Tuesday, August 17th, 2010 - 6 comments

Fix the schools…fix the world

Young people of today have the skills and the smarts to handle the world they inherit. But they don’t have the essential confidence in their vision and potential. Without empowerment, they cannot do their best work. This means it’s time to change our schools, change our communities and change our minds.

Youth are the Leaders of today…not tomorrow!

Let’s get one thing straight. Youth can make a difference and I have been watching and empowering youth do so for the past 15 years. The problem we have is that this simple fact is not universally adopted; therefore my opinion is limited to a narrow-minded and micro level viewpoint.

On a larger nationwide scale, the Google Generation is not equipped for the challenges of today and something must be done about it. How can we globally inspire and empower youth, universally mandate a movement of empowerment, and innovatively make achieving the MDG’s the “in thing” and “moral thing” to attain?

Where does the problem begin?

Working in a school system for 8 years in America, I have found many systems surrounding our youth to be disempowering. Witnessing good intentions from youth become squashed by educators, as well as these developing minds being taught “the problem is too big” left me shocked and concerned for the future of our youth. With this mindset what is the collateral effect on their families, our communities, nation and ultimately the world? Is this even being contemplated by our local and world leaders?

I watched daily as the focus of education weighs heavily on passing standardized tests, forced memorization, and just a regurgitation of textbook facts. Youth seem to become verse on how they may work their way through the system and get out of school as soon as possible. Does this create the intellectual leaders we need to achieve the goals of our world? Sadly, I find that youth just want to run home and escape this monotony by getting lost in a video game, or web surfing aimlessly. When does the real thinking and problem solving begin?

Fix the schools…fix the world

Should the goal of schools be to make sure everyone can get a 100 on a test? Should schools be focused on the monetary gains for high grades or should they be focused on empowering youth to be world thinkers, personal achievers, and grounded in creating a road map to personal goals? How did we get to the point we are at now?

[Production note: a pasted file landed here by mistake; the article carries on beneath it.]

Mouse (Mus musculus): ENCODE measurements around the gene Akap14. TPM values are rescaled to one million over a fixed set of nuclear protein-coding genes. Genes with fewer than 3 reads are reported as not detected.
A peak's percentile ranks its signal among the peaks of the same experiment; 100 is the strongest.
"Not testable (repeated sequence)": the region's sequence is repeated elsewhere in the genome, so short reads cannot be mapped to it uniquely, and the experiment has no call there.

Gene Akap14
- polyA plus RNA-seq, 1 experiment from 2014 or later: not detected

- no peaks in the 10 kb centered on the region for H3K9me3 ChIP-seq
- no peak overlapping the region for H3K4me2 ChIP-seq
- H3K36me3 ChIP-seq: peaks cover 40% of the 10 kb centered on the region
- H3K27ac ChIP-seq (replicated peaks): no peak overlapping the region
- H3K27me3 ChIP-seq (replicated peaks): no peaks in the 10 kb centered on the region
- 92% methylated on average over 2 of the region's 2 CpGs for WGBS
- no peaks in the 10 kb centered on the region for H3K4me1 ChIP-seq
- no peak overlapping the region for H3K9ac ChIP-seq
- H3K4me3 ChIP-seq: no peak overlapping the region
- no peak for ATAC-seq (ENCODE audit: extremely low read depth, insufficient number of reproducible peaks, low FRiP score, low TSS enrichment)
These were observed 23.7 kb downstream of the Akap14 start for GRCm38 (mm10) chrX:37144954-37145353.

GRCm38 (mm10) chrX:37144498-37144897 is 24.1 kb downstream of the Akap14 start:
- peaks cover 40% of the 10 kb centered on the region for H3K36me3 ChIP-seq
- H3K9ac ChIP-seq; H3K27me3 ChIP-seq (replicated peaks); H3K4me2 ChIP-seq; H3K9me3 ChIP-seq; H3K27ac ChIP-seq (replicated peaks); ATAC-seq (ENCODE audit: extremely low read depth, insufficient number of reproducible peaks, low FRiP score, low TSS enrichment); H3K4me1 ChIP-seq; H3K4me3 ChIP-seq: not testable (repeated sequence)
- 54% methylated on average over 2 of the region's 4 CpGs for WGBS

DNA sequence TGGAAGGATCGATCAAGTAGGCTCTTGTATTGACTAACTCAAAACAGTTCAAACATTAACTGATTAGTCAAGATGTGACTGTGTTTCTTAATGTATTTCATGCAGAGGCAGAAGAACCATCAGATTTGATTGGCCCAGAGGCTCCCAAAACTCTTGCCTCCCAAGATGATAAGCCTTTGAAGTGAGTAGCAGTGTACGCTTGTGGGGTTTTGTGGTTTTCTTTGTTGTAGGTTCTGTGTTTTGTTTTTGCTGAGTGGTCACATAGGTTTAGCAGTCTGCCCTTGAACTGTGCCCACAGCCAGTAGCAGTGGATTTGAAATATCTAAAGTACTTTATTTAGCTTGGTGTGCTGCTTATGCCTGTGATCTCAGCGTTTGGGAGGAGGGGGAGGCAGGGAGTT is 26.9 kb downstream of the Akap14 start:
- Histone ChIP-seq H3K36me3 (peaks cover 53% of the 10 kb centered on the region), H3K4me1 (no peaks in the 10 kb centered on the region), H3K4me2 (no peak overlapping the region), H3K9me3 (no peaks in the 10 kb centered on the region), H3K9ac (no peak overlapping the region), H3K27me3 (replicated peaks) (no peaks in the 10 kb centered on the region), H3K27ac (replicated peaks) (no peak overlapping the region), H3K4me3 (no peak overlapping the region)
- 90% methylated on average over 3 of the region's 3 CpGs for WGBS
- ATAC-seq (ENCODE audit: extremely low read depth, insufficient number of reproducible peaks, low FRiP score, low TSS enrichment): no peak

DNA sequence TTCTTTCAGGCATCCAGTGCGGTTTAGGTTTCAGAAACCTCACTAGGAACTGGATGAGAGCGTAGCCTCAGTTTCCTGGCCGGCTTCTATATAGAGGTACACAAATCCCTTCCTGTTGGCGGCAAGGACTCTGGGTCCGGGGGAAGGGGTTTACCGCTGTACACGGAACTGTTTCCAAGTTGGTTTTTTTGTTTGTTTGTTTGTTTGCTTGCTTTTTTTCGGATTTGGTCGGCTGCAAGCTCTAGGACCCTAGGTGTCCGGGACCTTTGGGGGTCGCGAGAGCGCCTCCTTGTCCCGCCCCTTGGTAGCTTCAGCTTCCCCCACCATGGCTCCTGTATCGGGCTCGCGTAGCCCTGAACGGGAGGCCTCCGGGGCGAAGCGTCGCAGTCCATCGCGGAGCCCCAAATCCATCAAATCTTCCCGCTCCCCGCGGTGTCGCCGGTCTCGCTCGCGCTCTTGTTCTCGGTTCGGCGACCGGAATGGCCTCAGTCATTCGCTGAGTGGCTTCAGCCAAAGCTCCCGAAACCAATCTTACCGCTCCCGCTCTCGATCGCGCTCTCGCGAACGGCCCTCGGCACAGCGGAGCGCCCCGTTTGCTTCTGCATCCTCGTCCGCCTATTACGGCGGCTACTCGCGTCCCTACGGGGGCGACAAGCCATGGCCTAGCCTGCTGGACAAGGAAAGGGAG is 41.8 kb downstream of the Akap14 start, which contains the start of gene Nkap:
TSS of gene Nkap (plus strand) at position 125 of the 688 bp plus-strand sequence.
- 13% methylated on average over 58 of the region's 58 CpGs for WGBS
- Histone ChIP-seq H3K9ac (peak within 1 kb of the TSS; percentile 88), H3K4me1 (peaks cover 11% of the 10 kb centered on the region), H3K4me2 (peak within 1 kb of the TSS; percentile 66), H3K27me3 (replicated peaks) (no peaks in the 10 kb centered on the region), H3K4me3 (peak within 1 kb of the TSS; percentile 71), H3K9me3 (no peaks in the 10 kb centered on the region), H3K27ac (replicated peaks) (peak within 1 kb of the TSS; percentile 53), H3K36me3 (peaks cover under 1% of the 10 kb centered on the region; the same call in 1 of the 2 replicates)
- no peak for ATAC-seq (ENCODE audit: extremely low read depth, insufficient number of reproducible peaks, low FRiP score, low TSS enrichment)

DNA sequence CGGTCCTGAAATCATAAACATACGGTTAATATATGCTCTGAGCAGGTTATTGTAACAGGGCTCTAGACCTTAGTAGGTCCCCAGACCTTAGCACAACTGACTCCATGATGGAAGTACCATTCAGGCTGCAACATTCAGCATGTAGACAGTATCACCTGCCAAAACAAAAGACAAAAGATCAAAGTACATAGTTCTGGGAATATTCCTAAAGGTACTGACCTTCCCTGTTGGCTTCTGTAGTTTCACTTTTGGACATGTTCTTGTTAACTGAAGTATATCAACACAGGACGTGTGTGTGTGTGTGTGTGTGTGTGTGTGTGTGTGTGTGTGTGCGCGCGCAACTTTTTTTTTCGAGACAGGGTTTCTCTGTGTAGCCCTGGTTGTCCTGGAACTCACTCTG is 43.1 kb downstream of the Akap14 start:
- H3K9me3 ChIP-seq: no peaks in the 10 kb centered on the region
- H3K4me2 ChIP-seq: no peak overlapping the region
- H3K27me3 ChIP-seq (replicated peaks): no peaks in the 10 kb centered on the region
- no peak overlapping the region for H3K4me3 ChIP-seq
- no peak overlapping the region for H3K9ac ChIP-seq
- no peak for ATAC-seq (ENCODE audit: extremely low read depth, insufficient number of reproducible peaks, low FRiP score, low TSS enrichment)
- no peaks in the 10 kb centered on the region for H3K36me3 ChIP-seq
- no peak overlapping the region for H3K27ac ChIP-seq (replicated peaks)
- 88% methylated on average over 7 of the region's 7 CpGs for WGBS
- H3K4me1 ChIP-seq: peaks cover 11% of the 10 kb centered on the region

In 1924, H.L. Mencken wrote in The American Mercury that the aim of public education is not “to fill the young of species with knowledge and awaken their intelligence…nothing could be further from the truth. The aim… is simply to reduce as many individuals as possible to the same safe level, to breed and train a standardized citizenry, to put down dissent and originality. That is its aim in the United States.” Can we not see the correlation of this form of education since 1924 and the problems we face in society today?


There needs to be a shift in what is possible for youth in the areas of leadership, empowerment, self-esteem, school performance and career planning; a shift from disempowerment, differences and indecision to possibility, tolerance and opportunity. This is the mission statement of the non-profit agency that I founded, Windows of Opportunity, Inc. http://www.wooinc.org. This agency has a history of designing and delivering successful innovative empowerment programs and workshops for youth that develop their leadership skills from various platforms.

This is a global conversation we must begin to have immediately. Programs such as these must be created and adopted worldwide. Then you will see a larger shift towards achieving the goals of the MDG.

Technologically challenged

I am technologically challenged in that I cannot figure out what the latest buttons or touch screens do, and if a message of some sort pops up out of nowhere I am frozen by my computer ignorance. However, almost all youth I have worked with today can use these contraptions with an ease that dumbfounds me. Yet, it is very apparent to me that this generation is not using their technology savvy to their advantage. If youth are taught and fueled by inspiration, critical thinking, passion and faith, then technology would benefit mankind. Our youth will figure out how this will happen. We must trust and give them the opportunity to do so.

I hope that this becomes a reality one day as what I currently see in the eyes of our youth is often a look of fear, confusion, helplessness and despair. Youth are dropping out of schools at a rapid and unacceptable rate, or graduating without a clue to who they are or what they want to do. If youth are to be the leaders of today and have the capacity for deep analytical thought and problem solving, our education system must become grounded as an empowerment based system; with the sole intent to have youth learn the answers to the following three philosophical questions. Who are you? What do you stand for? How will you transform that into society?